Monday, March 19, 2012

Favorite Comics Part Four – Grendel

I introduced the topic of my favorite comics by saying that I wanted to talk about the ones that were “heart” books, those that resonated with my feelings more than my thoughts. However, as I think about the books I was most into, those that were influential in the way I think about comics storytelling, and more importantly, those that served as some sort of inspiration, I realize that it's a bit more complicated than that. For the most part, this series is still going to be about the “heart” books, but there are a couple of exceptions that have cropped up.

Chief among them, and the one that made me rethink my original goals with these blog posts, was Grendel, by Matt Wagner. Grendel was a book I loved, but it is certainly not one that inspires the warm fuzzies that Zot! or Beanworld do (or several of the others that will eventually appear on this list). Grendel was a book that was dark, and full of pretty extreme violence. You know... the kind of book that I really don't typically read much of these days. Grendel stands apart from most of my favorite books in this way. In general, I'm not a fan of gratuitous violence and graphic gore. But, the key word in that last sentence is gratuitous. If you have read any of my novels, you know that do not shy away from graphic violence if I believe it is necessary for the story. What I'm not a fan of is violence for violence sake, violence as voyeuristic pornography. If violence is part of a story it needs to have a reason.

The violence in Grendel never felt gratuitous, at least to me. Grendel was a meditation on the nature of violence. As dark as the story sometimes became, Grendel was always an exploration of the the theme of violence. It always asked questions. “What are the underlying causes of violence?” “What circumstances would lead an otherwise normal person to extreme acts of violence?” “What is it about darkness that we find so appealing?” “What does it mean to live in a culture that celebrates and indoctrinates us into violence while at the same time desensitizing us to it?”

None of these questions were asked overtly, but they were implied by the narrative.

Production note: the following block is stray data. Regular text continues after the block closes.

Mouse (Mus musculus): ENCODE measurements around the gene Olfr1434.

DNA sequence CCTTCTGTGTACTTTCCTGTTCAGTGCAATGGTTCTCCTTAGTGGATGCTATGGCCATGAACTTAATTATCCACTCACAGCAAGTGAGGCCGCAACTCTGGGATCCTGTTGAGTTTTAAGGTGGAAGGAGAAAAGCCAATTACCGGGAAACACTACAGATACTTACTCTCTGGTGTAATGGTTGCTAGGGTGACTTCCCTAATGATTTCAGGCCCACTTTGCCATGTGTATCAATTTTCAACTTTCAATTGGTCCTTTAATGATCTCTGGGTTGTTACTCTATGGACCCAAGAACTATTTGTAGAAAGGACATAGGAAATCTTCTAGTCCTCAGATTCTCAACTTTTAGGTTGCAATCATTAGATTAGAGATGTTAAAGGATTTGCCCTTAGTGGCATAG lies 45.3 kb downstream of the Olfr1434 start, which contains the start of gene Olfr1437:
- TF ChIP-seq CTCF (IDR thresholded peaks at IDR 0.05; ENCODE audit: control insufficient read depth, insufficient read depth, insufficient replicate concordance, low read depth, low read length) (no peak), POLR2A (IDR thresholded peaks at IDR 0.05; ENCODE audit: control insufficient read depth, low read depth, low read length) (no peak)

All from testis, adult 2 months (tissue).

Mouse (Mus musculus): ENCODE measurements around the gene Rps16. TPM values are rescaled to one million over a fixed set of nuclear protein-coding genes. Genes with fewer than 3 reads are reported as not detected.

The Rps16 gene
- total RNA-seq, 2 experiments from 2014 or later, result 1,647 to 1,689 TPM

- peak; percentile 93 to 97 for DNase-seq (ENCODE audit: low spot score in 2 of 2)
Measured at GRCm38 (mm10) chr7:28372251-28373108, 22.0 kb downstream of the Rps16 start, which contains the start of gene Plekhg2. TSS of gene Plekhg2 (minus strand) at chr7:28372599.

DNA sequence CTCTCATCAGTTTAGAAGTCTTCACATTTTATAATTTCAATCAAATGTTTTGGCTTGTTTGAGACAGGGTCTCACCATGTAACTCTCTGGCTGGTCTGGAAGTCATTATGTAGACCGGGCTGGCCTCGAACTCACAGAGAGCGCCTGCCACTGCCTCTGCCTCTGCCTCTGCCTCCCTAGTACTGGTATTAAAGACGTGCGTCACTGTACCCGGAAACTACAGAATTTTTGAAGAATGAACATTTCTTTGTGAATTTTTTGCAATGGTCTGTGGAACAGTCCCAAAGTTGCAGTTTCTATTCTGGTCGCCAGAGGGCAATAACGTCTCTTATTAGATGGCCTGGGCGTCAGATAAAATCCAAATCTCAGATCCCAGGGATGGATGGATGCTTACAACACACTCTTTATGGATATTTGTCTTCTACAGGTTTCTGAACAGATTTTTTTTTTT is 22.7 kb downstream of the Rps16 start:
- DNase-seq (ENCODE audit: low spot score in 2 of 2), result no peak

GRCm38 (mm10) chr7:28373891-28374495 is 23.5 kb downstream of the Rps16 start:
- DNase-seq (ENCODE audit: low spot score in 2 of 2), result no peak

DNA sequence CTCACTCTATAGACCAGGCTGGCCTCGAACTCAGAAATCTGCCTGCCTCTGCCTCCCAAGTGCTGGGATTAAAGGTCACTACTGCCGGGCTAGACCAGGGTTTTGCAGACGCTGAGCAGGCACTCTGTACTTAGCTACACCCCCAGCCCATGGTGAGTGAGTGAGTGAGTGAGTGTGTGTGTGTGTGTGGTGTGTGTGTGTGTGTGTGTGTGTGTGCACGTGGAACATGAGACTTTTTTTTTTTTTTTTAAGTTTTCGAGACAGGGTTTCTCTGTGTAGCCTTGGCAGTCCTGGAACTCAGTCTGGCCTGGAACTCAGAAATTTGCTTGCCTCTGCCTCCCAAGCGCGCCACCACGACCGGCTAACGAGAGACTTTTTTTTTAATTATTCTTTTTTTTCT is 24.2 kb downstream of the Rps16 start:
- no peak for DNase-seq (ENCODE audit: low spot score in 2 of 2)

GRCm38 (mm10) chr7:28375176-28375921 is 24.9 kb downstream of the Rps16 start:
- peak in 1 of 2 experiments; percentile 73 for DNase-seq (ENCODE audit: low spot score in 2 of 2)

I first saw Grendel in the early 80's in an ad for four new comics from a new Black and White publisher called Comico. The other three didn't really spark my interest very much at the time, but there was something about this character called Grendel. It was a simple black mask, with white designs over the eyes.

The stripes over the eyes probably reminded me of the pattern of Alice Cooper's eye makeup. But I'm pretty sure that it was the white circle on the nose that won me over. This tiny detail gave the mask a harlequin-like appearance. It was a clown's nose. This mix of the evil-looking eyes with the hint of the absurd worked for me. It was the mix of comedy and tragedy, an iconic representation of the idea of laughter in the face of darkness, and of how suddenly laughter can turn to tears.

Grendel first appeared in Comico Primer #2, an anthology title.

To this day I have never owned a copy of this book (though I have read reprints of the story).

He graduated into his own title, the first run of which lasted three issues. I picked all three of these up at one time.

This series told the story of Hunter Rose, the first Grendel. Hunter was a wealthy and famous author by day, and in the guise of Grendel, the ultra-violent leader of organized crime by night. He had an arrogant swagger. His ruthlessness was coupled with erudition and humor. This was no simple thug. The written complexity and duality of the character met the promise held in that brilliantly designed mask. Wagner was young and new to the business of comics, and his art style was raw and undeveloped. Many of his figures were crude, and his ink line did not have the control he would eventually master. But there was something about it that really clicked with me. As crude as his actual drawings may have been, there was a sense of design, pacing, and storytelling that promised great things.